Prince Henry "the Navigator": A Life by Peter E. RussellHenry the Navigator, fifteenth-century Portuguese prince and explorer, is a legendary, almost mythical figure in late medieval history. Considered along with Columbus to be one of the progenitors of modernity, Prince Henry challenged the scientific assumptions of his age and was responsible for liberating Europeans from geographical restraints that had bound them since the Roman Empire’s collapse. In this enthralling account of Henry’s life—the first biography of “The Navigator” in more than a century—Peter Russell reaps the harvest of a lifelong study of Prince Henry. Making full use of documentary evidence only recently available, Russell reevaluates Henry and his role in Portuguese and European history.
Examining the full range of Prince Henry’s activities, Russell discusses the explorer’s image as an imperialist and as a maritime, mathematical, and navigational pioneer. He considers Henry’s voyages of discovery in the African Atlantic, their economic and cultural consequences, and the difficult questions they generated regarding international law and papal jurisdiction. Russell demonstrates the degree to which Henry was motivated by the predictions of his astrologer—an aspect of his career little known until now—and explains how this innovator, though firmly rooted in medieval ways of thinking and behaving, set in motion a current of change that altered European history.
Henry the Navigator
The prince of Portugal preferably known as Prince Henry the Navigator was not only a prince but also the patron of Portuguese explorers. Prince Henry sent numerous voyages down to the West coast of Africa which were to create maps of the area that were needed to defeat the Muslims, to facilitate the spread of Christianity, and to establish the maritime trade routes. Portuguese ships were able to sail to Madeira and were the first to sail as far as the Gambia River because of his patronage. He was born in in Porto, Portugal and he was the third son among his elder siblings; princes Duarte and Pedro. They were homeschooled, and Henry turned out to have an excellent taste for astrological literature, chivalric romance and he had ambitions to be part of military campaigns.
Henry himself was neither a sailor nor a navigator, his name notwithstanding. He did, however, sponsor many exploratory sea voyages. In
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The epithet Navigator, applied to him by the English though seldom by Portuguese writers , is a misnomer, as he himself never embarked on any exploratory voyages. Henry and his older brothers, the princes Duarte Edward and Pedro, were educated under the supervision of their parents. Henry emerged with pronounced tastes for chivalric romance and astrological literature, as well as with ambitions to take part in military campaigns and, if possible, win a kingdom for himself.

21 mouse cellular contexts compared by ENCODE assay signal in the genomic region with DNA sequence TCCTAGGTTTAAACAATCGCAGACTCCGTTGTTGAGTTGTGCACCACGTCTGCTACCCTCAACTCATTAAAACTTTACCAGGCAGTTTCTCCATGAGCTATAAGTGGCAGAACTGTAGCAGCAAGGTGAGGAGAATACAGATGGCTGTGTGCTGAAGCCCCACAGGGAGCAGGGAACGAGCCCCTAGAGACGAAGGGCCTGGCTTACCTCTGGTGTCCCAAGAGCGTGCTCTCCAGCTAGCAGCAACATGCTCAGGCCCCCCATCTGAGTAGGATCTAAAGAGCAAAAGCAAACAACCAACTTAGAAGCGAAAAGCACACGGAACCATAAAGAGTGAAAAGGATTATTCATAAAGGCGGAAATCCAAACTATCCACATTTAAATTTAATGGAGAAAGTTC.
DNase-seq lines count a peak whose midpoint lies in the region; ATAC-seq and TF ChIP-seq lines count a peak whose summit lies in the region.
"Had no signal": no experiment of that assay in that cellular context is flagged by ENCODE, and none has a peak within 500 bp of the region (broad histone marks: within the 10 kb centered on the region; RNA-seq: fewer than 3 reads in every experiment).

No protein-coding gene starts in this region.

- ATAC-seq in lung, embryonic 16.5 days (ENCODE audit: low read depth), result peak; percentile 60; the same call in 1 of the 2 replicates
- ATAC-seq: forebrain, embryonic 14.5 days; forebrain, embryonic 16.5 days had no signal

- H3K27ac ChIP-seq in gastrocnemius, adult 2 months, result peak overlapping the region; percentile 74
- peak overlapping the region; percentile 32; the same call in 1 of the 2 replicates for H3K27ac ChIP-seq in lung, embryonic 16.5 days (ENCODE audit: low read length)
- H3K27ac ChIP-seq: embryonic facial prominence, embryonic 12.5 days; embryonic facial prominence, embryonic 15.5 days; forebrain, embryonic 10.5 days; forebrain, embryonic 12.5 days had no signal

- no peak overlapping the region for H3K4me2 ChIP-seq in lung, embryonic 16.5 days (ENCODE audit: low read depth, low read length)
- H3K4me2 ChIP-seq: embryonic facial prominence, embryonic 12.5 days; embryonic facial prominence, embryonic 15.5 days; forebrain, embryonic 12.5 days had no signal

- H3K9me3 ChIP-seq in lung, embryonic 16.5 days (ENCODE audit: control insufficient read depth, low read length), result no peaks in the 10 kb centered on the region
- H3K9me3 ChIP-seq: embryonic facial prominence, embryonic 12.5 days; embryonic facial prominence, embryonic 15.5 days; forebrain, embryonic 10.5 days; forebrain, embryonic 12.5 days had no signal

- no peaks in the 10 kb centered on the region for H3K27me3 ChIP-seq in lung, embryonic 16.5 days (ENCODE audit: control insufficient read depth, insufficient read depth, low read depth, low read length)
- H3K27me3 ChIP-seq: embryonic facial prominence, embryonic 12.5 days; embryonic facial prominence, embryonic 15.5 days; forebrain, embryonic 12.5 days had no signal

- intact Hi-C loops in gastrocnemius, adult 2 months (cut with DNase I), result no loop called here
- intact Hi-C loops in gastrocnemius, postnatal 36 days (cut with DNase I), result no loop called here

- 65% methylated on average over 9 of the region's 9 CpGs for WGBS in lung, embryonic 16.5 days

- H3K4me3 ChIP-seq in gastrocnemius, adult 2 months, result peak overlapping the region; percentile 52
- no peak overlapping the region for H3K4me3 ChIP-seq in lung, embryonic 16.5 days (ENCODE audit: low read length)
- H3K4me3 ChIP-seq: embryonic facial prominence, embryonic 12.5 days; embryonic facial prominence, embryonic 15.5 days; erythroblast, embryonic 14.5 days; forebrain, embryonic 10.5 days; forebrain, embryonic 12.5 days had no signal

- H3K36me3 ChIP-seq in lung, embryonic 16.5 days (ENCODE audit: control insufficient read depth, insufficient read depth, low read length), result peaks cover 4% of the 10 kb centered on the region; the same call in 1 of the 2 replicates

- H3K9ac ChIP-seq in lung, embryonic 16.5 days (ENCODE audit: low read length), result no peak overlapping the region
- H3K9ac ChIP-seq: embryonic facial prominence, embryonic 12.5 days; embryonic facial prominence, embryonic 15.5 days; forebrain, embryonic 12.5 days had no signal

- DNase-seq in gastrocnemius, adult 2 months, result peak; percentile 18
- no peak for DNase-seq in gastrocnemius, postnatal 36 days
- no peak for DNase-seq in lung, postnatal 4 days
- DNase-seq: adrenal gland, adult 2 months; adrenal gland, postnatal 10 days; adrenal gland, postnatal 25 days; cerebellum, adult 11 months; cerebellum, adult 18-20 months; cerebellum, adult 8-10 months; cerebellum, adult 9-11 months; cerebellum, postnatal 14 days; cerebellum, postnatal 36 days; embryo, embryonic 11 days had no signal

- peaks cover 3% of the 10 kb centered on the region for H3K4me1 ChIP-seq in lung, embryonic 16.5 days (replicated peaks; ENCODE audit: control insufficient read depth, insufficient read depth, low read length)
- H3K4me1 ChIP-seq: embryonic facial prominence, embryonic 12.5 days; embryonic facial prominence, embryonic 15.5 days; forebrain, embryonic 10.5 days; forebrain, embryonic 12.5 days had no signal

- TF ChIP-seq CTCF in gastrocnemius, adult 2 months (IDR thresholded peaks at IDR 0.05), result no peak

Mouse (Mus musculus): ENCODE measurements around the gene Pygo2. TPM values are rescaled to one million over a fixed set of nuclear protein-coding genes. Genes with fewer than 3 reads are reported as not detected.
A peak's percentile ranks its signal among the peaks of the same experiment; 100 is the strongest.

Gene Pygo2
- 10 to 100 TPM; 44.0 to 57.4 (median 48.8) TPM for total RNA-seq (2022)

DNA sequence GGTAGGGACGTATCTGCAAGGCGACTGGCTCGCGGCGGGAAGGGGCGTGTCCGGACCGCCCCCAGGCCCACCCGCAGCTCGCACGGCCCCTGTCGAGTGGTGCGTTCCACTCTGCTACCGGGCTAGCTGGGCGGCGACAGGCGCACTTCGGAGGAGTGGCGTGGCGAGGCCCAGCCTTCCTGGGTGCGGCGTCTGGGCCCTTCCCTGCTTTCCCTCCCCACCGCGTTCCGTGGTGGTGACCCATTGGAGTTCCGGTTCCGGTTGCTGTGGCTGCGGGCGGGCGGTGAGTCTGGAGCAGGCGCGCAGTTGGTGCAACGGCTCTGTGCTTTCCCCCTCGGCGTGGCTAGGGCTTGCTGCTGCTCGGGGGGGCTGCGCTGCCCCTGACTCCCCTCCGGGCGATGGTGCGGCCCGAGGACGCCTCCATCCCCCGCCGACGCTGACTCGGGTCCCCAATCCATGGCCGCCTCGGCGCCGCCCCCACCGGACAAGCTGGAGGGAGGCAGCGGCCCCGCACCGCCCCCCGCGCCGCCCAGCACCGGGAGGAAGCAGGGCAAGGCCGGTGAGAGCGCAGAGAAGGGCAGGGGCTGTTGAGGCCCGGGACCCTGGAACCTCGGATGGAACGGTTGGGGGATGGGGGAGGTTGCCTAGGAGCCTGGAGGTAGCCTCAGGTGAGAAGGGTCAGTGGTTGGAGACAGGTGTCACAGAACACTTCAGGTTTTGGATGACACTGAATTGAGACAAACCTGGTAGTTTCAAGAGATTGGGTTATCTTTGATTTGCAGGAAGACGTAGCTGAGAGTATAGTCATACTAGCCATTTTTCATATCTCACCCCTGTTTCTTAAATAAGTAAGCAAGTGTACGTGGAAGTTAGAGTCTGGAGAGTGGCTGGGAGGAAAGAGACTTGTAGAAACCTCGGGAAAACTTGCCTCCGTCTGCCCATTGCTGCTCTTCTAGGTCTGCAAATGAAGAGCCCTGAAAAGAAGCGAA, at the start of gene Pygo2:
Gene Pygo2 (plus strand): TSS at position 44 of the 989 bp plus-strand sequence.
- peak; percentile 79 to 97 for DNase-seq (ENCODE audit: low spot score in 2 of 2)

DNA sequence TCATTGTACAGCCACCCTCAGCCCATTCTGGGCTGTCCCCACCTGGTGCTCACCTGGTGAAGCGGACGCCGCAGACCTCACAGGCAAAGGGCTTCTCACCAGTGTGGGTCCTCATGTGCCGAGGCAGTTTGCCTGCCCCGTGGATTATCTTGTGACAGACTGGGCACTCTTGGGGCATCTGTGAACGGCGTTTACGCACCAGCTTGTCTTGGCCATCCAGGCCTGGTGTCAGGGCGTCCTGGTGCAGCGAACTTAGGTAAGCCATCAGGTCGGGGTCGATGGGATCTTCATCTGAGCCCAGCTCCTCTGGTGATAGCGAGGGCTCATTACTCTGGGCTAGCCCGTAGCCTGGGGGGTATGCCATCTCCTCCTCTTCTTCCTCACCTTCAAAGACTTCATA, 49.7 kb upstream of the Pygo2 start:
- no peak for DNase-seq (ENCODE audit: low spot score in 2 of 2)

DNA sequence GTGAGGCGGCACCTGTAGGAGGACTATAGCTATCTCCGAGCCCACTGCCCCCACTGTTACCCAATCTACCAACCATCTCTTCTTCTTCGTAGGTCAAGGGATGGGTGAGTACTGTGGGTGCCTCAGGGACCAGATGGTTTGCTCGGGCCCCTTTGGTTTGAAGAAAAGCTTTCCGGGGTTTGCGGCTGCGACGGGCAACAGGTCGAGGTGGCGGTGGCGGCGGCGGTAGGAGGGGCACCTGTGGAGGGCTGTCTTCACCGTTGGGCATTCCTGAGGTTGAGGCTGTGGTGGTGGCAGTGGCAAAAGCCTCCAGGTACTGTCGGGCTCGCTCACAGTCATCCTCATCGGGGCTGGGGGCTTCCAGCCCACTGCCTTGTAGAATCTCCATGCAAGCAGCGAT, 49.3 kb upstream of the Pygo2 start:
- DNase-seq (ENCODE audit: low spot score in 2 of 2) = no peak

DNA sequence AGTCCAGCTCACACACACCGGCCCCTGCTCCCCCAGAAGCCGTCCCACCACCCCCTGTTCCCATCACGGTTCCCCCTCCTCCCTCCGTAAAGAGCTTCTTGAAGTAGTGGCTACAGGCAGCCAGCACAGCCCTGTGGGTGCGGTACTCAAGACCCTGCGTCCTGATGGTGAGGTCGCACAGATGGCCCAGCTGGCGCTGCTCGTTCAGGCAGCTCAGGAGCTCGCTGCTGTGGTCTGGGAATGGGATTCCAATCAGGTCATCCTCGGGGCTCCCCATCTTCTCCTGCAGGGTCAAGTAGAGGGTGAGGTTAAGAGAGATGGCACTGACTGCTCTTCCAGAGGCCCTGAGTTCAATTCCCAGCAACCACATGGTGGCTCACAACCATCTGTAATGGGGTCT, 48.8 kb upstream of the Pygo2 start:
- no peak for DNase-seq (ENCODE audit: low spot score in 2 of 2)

Portugal is a country that has no coast along the Mediterranean Sea, only the Atlantic Ocean, so the country's advances in worldwide exploration centuries ago may come as no surprise. That said, it was the passion and goals of one man who truly moved Portuguese exploration forward, the man known as Prince Henry the Navigator — Although Prince Henry never sailed on any of his expeditions and rarely left Portugal, he became known as Prince Henry the Navigator because of his patronage of explorers, who increased the world's known geographic information through the sharing of knowledge and by sending expeditions to places previously uncharted. At the age of 21, in , Prince Henry commanded a military force that captured the Muslim outpost of Ceuta, located on the south side of the Strait of Gibraltar, on the northern tip of the African continent and bordering Morocco. It became Portugal's first overseas territory.
Prince Henry the Navigator seldom left his home in Portugal, but he helped make it possible for the first Europeans to explore Africa. Today we know this sand as the Sahara Desert. Henry wanted to find a water route to India. The passage to India over land was long, slow, and dangerous. A ship could carry more goods to and from India than the largest caravans, but Europeans could only guess that sailors could circumnavigate, or go around, Africa.